I think I like movies more than your average person. I get out to the cinema on occasion, but I also have a Netflix account which I use to rent all kinds of stuff. Often after I watch a movie I find myself wanting to discuss it with someone and then I run into a brick wall because none of my friends have seen it yet. As a result I sometimes end up harassing people trying to convince them that they need to see such-and-such-a-movie.
So anyway, I've decided I should really start taking advantage of the blog as an opportunity to have a monologue (remember how one of the founding purposes of this blog was to serve as an outlet for typographical masturbation?) about those movie's I've watched that have made an impression on me (that expression sometimes makes me think that experiences are like rubber stamps which leave their mark on the spongy grey matter of my cerebrum). Plus, who knows, maybe other people who've seen the movie might join the discussion. This might even aid me in my continuous quest to get friends to watch stuff.
Southland Tales is a particularly good movie to start off this potential thread of future blog posts since I think that a lot of people have either (a) not even heard of it or (b) heard that it was horrible and something to be avoided. Released last year (2007), this is director Richard Kelly's first film since the much lauded Donnie Darko. If you haven't seen it, Donnie Darko was a thought-provoking movie where Jake Gyllenhaal explores time travel, alternative universes and theoretical physics and is goaded into committing acts of mild terrorism by a freaky-looking giant bunny that's only in his head. Also, Mary McDonnell (aka Laura Roslin) played his mom and Drew Barrymore basically proved she's not smart enough to convincingly play a high school English teacher. A lot of people probably had high expectations for Southland Tales but it was booed at Cannes (hey, they booed Sofia Coppolla's Marie Antoinette too so I guess it happens). Lots of critics hated it including Roger Ebert who basically made it sound like a crime against the moviegoing public.
When I uncovered all of this information I thought that maybe I made a big mistake by putting the movie at the top of my queue. But after watching it I'm going to say that all those geezers at Cannes were just looking at the movie from the wrong side of the generational gap. This is the type of cult movie that I know I'm going to rewatch.
Southland Tales is a comic strip satire set in a dystopian present. After a terrorist nuclear attack in Texas, the country is thrown into a panic. The Republican dominated government passes the patriot act on steroids which includes a system of interstate visas and military checkpoints between state lines as well as a homeland security-style government agency which presides over all law enforcement, surveillance and the internet. Dwayne "the Rock" Johnson (who is totally not bad) is a movie star with ties to the Republican party (he's engaged to the vice presidential nominee's daughter played by Mandy Moore) who is kidnapped by Sarah Michelle Geller's character, a porn star turned mainstream celebrity/entrepreneur. Seann William Scott (aka Stiffler) plays a cop and his twin brother (or are they the same person?), Justin Timberlake is a druggie Iraqi war veteran, and Miranda Richardson (!) is the first lady -- an ex-beauty queen who now runs homeland security. Everyone is somehow mixed up in a conspiracy by the neo-Marxists (the last bastion of the radical left in California, played mostly but SNL alums) to... ensure the Democrats win the election... or blow something up... or something?? Oh and the "inconceivable" guy from the Princess Bride (Wallace Shawn), assisted -- I kid you not -- by the little lady from the Poltergeist movies (Zelda Rubinstein) and Bai Ling, has harnessed the power of the ocean and turned it into the ultimate alternative energy source which he's dubbed "Fluid Karma".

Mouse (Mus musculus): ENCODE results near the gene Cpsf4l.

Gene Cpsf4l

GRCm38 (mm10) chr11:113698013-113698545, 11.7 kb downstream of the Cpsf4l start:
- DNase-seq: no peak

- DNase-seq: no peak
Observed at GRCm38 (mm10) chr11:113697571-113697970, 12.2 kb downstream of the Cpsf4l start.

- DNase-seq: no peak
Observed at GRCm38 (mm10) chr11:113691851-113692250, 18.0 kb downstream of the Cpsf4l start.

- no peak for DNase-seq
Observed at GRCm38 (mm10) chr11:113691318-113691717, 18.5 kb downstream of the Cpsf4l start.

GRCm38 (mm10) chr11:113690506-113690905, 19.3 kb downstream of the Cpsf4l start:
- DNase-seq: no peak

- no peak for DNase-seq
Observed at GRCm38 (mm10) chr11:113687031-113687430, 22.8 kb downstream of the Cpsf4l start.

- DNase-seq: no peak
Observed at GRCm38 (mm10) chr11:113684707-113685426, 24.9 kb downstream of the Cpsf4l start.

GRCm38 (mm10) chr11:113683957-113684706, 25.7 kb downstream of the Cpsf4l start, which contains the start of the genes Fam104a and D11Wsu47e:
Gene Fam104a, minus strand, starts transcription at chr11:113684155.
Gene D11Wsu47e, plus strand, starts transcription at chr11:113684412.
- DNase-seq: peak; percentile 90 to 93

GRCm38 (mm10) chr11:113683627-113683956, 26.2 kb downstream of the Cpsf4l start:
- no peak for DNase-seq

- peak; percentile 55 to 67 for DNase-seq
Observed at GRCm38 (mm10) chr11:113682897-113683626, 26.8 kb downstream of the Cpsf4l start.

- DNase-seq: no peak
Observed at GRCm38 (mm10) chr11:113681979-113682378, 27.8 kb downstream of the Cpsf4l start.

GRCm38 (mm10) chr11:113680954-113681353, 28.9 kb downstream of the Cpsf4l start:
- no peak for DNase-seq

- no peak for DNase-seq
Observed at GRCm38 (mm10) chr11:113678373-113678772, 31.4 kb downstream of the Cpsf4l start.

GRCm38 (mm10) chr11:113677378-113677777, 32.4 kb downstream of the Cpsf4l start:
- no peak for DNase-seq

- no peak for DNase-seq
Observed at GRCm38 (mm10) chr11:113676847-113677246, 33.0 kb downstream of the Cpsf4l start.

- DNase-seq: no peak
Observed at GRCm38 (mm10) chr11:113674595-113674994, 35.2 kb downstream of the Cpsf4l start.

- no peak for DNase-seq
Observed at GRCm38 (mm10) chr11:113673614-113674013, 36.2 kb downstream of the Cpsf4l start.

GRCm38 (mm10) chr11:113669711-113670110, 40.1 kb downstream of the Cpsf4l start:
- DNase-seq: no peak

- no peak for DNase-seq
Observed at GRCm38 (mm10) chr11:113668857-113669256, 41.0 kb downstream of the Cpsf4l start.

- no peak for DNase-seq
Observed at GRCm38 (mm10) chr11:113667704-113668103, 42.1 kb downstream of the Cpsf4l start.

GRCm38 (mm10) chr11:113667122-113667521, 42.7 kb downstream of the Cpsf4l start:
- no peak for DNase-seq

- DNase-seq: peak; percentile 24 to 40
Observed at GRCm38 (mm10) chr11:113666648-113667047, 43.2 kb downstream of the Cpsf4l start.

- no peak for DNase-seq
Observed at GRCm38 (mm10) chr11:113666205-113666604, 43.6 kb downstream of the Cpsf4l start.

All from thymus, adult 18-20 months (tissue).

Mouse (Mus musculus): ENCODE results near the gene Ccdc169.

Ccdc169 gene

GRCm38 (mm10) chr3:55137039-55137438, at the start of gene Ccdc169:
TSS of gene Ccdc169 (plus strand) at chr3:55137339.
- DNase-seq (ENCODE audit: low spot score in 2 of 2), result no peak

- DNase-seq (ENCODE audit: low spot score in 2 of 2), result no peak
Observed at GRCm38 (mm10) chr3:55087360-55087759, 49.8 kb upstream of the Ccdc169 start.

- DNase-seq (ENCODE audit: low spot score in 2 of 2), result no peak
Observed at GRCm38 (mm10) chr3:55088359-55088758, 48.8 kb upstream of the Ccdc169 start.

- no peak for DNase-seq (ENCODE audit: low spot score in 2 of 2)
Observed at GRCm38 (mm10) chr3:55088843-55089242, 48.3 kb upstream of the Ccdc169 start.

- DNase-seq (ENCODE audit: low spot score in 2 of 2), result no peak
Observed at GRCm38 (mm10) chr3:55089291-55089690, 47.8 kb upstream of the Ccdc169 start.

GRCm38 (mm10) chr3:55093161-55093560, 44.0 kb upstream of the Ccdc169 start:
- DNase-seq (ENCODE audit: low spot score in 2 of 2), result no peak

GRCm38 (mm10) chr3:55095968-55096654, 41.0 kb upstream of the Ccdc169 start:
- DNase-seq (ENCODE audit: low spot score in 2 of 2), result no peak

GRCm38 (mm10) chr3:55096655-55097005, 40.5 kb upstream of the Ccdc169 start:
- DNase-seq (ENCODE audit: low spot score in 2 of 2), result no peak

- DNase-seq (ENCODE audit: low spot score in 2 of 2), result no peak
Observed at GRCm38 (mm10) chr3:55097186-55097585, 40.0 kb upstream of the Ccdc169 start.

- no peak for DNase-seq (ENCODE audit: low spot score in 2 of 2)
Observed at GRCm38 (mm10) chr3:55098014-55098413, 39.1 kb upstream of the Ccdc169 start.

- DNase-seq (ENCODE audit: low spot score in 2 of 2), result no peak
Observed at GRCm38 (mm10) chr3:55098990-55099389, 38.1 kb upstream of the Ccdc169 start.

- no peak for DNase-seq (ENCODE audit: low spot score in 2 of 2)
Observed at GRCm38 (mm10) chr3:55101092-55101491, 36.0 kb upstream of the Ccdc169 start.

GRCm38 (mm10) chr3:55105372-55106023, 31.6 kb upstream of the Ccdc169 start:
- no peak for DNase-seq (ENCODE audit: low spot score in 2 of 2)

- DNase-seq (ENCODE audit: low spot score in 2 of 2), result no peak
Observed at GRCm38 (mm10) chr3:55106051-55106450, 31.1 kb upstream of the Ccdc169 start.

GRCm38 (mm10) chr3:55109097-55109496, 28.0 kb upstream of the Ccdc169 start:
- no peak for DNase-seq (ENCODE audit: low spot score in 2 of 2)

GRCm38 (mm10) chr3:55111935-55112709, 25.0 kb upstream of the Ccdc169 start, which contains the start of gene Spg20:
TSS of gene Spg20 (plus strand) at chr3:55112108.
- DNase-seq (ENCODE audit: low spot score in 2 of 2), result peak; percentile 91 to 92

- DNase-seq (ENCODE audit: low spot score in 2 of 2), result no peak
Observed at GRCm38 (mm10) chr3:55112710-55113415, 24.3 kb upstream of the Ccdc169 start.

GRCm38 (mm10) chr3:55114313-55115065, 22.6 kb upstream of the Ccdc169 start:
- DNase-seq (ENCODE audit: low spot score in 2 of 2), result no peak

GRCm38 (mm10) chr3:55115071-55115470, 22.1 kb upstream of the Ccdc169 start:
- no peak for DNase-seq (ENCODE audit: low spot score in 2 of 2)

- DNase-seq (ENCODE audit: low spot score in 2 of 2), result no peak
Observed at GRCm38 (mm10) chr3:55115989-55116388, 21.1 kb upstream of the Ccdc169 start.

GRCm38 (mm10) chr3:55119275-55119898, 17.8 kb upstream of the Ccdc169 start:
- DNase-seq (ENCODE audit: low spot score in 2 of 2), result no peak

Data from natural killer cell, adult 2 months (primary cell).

Is this movie confusing? Yes. Campy? Yes. Flawed? Yes. But I do not understand how anyone can dismiss a movie which contains as many compelling ideas (even if many of them are only brushed upon) as this one. It's not perfect, but Southland Tales gives you a lot to chew over and it begs for repeat viewing. Not only that, but parts of it are really entertaining. I particularly enjoyed a scene where Justin Timberlake shoots up and is transported into a musical number as well as Sarah Michelle Geller's dialogue (highlights include "All the pilgrims did was ruin the American Indian orgy of freedom!" and "Scientists are saying that the future will be far more futuristic than they originally predicted."). And the final act kicks off with Rebekah Del Rio singing the national anthem in Spanglish with a gothic string accompaniment.
To be totally fair to the audience at Cannes, I heard that Richard Kelly seriously reworked the film after it showed there in 2006: adding exposition, polishing the visual effects and removing 20-25 minutes of footage. I have no doubt the theatrical release is a marked improvement, but I'm now burning with curiosity to see what was cut out (The NYTimes' film critic, Manohla Garvis, says she misses the deleted scenes and Janeane Garofalo was featured).
In summation, watch Southland Tales if my synopsis intrigued you and you're not turned off by weird or confusing. This could totally be a stoner classic, it will achieve cult status, and it may do the best job of capturing the zeitgeist of post-9/11 America of any movie I've seen so far. Oh and imagine my surprise when I heard the Blur song "Tender" (off the album 13) playing over the closing credits!
Image is UK quad poster for Southland Tales found on movieposteraddict.com.